While YallaBus’ Keyrouz applauds the World Bank’s plan regarding a new bus system for Lebanon, she believes making immediate use of the buses already running in the country is important. The main problem with these buses, according to Keyrouz, is that most people don’t know their route; this is where YallaBus comes in, a map which outlines the routes taken by Lebanon’s 4,000 buses. She believes riding the bus to university or work is the ideal solution for cash strapped students and young professionals, especially when they are coming to Beirut from far destinations, giving the example of a student who used to commute to work through Uber or Careem but saved $90 in thirteen days by riding the bus. Keyrouz says the maps are available across Beirut and that interest is so high that they ran out in many stores. She says the app with the map will be launched before the end of the year and that although today only 26 buses are equipped with trackers – allowing them to provide estimated times of arrival, YallaBus’ plan is to ultimately have all buses equipped with GPS trackers.
For commuting within the city, bicycles are the ideal option; however, they can be impractical if there are hills or rather long distances to be covered in a short period of time. In comes the electric scooter, which not only reduces the time spent in traffic, and the number of cars on the road, but is also environmentally friendly.
Funded by Berytech Fund II in 2016, Loop introduced sharable electric scooters to Beirut under the belief that if they can succeed in Beirut, they can succeed anywhere. Those who wish to use the scooters have to download the app, provide their current location and be directed to the nearest station where they enter a code provided by the app to release the bike and start using it. Today, there are 15 stations for Loop’s electric scooters situated in key areas in Beirut with 15 to 20 scooters. The app has 1,500 subscribers and around 600 active users who take it almost every day and so expansion is very much on the company’s mind: they plan to have a hundred scooters and 50 stations across Beirut by July 2019, according to general manager Mira Raham.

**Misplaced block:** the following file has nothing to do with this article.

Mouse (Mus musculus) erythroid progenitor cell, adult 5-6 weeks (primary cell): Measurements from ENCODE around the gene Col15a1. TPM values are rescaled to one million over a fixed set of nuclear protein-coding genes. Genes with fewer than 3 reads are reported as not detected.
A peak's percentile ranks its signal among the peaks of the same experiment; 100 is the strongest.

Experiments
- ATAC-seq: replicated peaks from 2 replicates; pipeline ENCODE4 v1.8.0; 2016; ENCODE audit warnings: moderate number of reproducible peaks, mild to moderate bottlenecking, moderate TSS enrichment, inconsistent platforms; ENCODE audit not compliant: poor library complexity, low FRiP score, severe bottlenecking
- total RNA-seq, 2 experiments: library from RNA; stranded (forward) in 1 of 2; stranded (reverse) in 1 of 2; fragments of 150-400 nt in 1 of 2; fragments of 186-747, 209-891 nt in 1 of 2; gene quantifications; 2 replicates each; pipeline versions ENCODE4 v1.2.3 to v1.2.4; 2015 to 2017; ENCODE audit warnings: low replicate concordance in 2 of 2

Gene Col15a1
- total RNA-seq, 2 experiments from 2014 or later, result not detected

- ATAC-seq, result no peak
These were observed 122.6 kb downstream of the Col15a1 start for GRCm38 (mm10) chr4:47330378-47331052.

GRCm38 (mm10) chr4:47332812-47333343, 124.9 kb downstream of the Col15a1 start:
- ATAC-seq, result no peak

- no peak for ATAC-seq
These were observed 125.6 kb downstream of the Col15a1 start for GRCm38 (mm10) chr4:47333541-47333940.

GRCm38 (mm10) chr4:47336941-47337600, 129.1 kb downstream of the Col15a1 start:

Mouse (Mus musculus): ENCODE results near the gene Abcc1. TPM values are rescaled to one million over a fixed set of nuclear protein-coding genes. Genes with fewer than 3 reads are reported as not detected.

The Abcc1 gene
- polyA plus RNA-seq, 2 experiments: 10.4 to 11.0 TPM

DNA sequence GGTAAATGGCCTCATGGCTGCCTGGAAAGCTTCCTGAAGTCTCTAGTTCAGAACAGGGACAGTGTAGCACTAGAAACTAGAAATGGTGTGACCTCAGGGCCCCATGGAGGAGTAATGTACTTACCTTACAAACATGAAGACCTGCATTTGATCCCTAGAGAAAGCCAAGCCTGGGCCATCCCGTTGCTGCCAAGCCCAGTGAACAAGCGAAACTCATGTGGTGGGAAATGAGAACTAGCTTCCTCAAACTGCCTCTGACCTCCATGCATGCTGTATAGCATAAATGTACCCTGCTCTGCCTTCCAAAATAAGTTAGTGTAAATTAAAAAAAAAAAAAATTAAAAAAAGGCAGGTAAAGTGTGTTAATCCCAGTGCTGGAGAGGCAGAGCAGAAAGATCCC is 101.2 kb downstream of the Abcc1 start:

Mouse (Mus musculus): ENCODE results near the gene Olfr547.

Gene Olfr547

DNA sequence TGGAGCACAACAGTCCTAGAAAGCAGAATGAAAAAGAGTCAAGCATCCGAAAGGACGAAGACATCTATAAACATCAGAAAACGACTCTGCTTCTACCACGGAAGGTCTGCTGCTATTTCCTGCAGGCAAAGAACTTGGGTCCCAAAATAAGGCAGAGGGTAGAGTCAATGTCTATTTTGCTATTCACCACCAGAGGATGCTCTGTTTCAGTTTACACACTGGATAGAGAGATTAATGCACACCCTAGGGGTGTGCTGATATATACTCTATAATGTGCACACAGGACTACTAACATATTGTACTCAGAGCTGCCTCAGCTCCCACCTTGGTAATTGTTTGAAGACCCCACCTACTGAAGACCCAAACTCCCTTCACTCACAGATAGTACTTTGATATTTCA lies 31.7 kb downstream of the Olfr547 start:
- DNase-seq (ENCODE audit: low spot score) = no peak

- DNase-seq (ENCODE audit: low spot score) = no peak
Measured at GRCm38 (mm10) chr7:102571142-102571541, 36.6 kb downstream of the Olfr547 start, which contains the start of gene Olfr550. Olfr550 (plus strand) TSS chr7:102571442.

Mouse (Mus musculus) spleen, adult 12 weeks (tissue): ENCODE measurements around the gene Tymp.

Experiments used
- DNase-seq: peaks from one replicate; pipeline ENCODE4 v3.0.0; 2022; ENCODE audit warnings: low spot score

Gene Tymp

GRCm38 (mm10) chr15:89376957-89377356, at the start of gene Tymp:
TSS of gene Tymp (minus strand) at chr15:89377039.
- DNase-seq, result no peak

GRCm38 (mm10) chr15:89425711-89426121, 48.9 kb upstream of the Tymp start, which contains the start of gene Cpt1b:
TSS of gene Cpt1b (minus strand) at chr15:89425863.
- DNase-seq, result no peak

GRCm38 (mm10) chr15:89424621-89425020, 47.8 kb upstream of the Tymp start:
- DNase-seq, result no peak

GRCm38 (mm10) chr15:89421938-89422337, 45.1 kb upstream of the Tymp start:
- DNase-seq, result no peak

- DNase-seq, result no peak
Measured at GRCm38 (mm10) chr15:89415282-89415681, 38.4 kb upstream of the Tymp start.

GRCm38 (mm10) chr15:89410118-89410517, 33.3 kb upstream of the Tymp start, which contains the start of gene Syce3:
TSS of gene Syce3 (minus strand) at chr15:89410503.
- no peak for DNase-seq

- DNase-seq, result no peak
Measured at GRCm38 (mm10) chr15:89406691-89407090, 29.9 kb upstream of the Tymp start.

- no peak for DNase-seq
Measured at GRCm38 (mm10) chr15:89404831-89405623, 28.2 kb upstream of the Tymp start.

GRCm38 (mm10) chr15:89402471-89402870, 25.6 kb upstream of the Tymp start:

Not all transport innovations are centered around traffic reduction. Through Towbe, wait time for a tow truck can be reduced by less than half. As co-founder Naim Nassereldin explains, Towbe is an app currently used to help businesses such as insurance companies to easily and efficiently secure a tow truck for their clients; to date they have completed 153,000 jobs. It will soon be launched as an app which drivers can use for emergency car services such as changing a tire or charging a car battery instead of hoping for a do-gooder to take pity on a stranded individual.
While Lebanon’s traffic problems are far from solved, such innovation in transportation provides frustrated citizens with options beyond being stuck behind the wheel. There is hope for us still.